The State of Technology

Data Privacy

Technology in 2021 will be defined by one message: "We have updated our privacy policy." After GDPR's enactment in May 2018, every single organization in the world that collects any sort of data was impacted. Simultaneously, we are seeing sustained growth in Cloud Computing, Urban Mobility, VR/AR, AI/ML, and IoT, while the more established fields of smartphones and blockchain are seeing a cooldown.

Opt-in

Users must explicitly allow companies to collect data, which must be encrypted, up-to-date, and accurate.

Right to be Forgotten

Users must be able to access all of their data and be able to delete all of it.

Severe Penalties

The penalties for compliance failure are high and proportional to revenue. Organizations are devoting large amounts of resources towards GDPR compliance.

Industry Reports

Image by Martha Dominguez de Gouveia

Edge Computing 

January 2021

Image by Leone Venter

Productivity Technology

June 2020

Data Cloud

Cloud computing

January 2019

View the report

Sectors

AI / ML

The accessibility to key techniques in AI and ML have dramatically increased in recent years, leading it to become a field of interest for developers ranging from young students to top professionals and academics. Such deep learning frameworks  as Keras and TensorFlow, as well as cloud computing and related services (Azure, Google Cloud, AWS, etc.) have allowed developers to create neural networks and general statistical formulations for large-scale data analysis with little barrier to entry. The consequent explosion in the implementation of these models, especially as they have relatively little overhead, has paved the way for AI/ML to enter as an application to virtually every scientific field. As an example, some key tools developed with ML include reinforced learning models in trading, data classifiers in image and other data analytics, predicting empirical datasets in the physical sciences, and generating molecular models of interest (genetic or medicine studies, for example) in the life sciences.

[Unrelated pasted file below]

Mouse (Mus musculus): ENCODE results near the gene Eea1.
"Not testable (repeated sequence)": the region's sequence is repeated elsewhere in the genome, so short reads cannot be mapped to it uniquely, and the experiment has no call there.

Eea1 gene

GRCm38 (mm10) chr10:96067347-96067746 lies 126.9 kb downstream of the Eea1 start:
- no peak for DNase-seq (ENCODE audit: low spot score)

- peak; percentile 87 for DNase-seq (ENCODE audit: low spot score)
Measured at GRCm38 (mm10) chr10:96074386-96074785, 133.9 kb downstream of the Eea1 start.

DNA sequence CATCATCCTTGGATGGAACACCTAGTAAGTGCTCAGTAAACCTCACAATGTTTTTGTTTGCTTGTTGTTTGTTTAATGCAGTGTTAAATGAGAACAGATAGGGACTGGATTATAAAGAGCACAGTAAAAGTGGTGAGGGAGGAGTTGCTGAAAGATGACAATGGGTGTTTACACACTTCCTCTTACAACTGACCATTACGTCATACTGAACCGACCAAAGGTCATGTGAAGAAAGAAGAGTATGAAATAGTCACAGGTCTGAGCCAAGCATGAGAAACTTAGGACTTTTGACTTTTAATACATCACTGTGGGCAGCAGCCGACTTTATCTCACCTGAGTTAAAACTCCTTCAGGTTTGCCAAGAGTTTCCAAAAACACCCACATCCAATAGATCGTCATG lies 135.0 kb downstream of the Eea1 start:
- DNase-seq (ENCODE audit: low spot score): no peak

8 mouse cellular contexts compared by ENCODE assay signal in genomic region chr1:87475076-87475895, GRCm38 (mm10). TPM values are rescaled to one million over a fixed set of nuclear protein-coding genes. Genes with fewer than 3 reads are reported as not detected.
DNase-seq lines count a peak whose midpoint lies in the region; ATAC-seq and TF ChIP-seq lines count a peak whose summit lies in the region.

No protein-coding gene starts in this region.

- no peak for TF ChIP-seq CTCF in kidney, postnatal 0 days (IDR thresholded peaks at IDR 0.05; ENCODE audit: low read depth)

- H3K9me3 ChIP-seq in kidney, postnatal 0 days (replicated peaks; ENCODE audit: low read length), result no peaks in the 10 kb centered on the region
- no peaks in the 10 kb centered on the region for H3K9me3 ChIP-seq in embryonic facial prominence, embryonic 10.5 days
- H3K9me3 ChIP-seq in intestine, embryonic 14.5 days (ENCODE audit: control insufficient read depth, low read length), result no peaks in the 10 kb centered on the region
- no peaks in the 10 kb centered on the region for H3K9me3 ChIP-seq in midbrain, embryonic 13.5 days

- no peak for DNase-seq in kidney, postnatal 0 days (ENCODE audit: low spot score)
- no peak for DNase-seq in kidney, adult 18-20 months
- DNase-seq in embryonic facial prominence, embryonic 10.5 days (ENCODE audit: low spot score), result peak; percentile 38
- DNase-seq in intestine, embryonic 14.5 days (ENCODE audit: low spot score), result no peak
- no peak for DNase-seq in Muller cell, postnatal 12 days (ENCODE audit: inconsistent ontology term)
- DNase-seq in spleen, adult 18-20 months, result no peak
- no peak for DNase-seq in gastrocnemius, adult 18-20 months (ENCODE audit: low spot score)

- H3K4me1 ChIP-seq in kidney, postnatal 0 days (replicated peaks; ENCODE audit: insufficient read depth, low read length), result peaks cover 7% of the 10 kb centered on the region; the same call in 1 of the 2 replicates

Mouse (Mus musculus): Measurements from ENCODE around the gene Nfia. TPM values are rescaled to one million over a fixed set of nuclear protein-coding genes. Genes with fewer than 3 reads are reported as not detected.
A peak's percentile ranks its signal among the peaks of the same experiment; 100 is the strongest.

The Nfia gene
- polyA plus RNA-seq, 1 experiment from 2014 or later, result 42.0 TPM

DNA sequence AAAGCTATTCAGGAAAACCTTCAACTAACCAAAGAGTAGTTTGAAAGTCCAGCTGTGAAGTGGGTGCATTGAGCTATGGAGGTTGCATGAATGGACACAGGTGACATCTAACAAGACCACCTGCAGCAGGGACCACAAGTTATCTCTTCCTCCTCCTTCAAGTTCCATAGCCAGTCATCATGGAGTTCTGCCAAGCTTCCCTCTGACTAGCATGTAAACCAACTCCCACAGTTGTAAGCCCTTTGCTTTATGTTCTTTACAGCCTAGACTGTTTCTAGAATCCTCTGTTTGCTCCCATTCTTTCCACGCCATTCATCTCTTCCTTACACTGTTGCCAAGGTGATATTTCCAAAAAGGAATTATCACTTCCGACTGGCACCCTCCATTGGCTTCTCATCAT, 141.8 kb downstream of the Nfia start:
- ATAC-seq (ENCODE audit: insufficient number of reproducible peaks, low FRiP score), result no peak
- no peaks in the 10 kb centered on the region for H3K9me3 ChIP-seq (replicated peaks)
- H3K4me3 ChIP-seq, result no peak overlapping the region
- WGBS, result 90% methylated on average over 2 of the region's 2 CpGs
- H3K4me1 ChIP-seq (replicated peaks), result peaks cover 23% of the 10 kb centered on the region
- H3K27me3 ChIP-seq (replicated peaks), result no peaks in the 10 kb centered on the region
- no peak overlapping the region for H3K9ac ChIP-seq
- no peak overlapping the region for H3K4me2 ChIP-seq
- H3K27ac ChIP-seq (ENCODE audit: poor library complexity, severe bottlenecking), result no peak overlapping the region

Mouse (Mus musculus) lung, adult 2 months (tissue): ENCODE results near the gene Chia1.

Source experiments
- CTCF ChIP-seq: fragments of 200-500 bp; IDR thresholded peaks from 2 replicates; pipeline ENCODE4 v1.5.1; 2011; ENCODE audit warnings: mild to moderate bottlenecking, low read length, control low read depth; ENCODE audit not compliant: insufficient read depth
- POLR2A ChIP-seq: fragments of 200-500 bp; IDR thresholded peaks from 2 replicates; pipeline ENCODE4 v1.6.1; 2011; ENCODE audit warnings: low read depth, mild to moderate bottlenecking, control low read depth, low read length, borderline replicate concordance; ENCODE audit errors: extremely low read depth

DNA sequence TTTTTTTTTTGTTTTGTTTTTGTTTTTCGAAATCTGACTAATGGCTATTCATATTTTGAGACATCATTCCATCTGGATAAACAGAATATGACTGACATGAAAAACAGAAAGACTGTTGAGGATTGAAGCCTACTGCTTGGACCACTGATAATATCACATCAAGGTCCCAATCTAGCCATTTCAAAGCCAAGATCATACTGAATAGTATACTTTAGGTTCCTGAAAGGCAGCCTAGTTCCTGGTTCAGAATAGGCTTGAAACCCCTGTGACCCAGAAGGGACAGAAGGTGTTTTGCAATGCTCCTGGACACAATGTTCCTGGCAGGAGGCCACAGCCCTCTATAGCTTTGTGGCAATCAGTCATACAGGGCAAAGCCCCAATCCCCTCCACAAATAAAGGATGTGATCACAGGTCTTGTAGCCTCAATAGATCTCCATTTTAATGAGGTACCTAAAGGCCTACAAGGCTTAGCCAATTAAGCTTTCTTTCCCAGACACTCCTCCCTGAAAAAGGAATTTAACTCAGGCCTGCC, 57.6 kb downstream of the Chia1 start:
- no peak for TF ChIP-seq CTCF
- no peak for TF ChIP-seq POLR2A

Blockchain

Blockchain, launched officially just over a decade ago, is a new and exciting technology that aims to record transactions efficiently and permanently. In our rapidly changing digital world, records and transactions have lagged in both management and protection. Blockchain could allow our contracts to be embedded in code and stored transparently, and secure against deletion and revision. Widespread usage would mean that every exchange would be digitally stored and easily accessible, and the transactional work of lawyers, bankers, brokers, and more would be rendered unnecessary. This technology could revolutionize business models and redefine the flow of our economy.